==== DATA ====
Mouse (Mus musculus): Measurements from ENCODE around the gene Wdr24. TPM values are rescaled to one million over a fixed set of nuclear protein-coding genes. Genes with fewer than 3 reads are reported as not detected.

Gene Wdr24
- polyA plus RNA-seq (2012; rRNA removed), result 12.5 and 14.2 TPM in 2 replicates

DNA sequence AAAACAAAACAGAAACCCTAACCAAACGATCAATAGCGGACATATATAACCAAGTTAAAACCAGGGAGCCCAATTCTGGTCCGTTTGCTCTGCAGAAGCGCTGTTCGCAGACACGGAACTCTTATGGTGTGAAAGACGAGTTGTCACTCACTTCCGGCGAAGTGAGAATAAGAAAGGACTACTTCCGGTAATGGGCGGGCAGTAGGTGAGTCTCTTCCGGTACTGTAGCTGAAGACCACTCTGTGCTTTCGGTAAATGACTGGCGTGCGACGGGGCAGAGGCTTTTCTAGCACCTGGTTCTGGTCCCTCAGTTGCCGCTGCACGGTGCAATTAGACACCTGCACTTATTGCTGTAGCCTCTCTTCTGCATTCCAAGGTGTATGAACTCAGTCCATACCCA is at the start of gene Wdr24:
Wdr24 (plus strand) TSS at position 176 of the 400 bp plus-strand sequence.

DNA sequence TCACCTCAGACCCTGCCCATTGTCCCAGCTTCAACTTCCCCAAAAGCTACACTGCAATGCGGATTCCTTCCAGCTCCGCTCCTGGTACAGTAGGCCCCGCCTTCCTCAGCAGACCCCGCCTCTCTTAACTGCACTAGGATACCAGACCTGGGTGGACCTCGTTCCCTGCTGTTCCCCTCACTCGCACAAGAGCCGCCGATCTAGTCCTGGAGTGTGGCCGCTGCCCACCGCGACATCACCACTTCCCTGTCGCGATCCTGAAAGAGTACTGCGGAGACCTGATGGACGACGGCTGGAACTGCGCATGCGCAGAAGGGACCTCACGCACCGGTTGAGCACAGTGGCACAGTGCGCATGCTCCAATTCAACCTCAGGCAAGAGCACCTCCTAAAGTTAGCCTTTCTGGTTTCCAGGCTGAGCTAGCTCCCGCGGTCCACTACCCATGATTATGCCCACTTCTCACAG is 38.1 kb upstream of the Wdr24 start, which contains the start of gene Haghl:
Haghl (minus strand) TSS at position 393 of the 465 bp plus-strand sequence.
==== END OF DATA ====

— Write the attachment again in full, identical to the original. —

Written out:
Mouse (Mus musculus): Measurements from ENCODE around the gene Wdr24. TPM values are rescaled to one million over a fixed set of nuclear protein-coding genes. Genes with fewer than 3 reads are reported as not detected.

Gene Wdr24
- polyA plus RNA-seq (2012; rRNA removed), result 12.5 and 14.2 TPM in 2 replicates

DNA sequence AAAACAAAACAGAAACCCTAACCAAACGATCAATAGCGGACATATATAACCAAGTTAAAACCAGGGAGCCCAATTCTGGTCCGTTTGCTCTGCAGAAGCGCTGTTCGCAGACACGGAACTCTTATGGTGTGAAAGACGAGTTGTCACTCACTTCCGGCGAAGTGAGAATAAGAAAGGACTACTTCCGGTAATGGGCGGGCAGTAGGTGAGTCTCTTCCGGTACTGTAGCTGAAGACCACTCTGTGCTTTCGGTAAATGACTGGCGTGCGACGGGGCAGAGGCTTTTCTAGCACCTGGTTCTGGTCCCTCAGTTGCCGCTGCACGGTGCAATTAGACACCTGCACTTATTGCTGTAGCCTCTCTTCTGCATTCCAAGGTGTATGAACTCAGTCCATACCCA is at the start of gene Wdr24:
Wdr24 (plus strand) TSS at position 176 of the 400 bp plus-strand sequence.

DNA sequence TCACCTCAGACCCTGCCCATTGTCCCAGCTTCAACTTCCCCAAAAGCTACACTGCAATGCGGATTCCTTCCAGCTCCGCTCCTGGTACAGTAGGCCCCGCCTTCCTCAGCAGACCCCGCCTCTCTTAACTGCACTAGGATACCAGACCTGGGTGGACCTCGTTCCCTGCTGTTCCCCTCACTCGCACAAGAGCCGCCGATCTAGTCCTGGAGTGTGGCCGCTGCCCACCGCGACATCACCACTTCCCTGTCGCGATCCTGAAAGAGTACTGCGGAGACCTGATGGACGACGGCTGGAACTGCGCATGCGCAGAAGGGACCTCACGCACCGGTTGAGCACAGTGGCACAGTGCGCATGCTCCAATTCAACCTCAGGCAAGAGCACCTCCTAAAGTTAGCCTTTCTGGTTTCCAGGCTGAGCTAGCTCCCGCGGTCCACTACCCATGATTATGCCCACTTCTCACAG is 38.1 kb upstream of the Wdr24 start, which contains the start of gene Haghl:
Haghl (minus strand) TSS at position 393 of the 465 bp plus-strand sequence.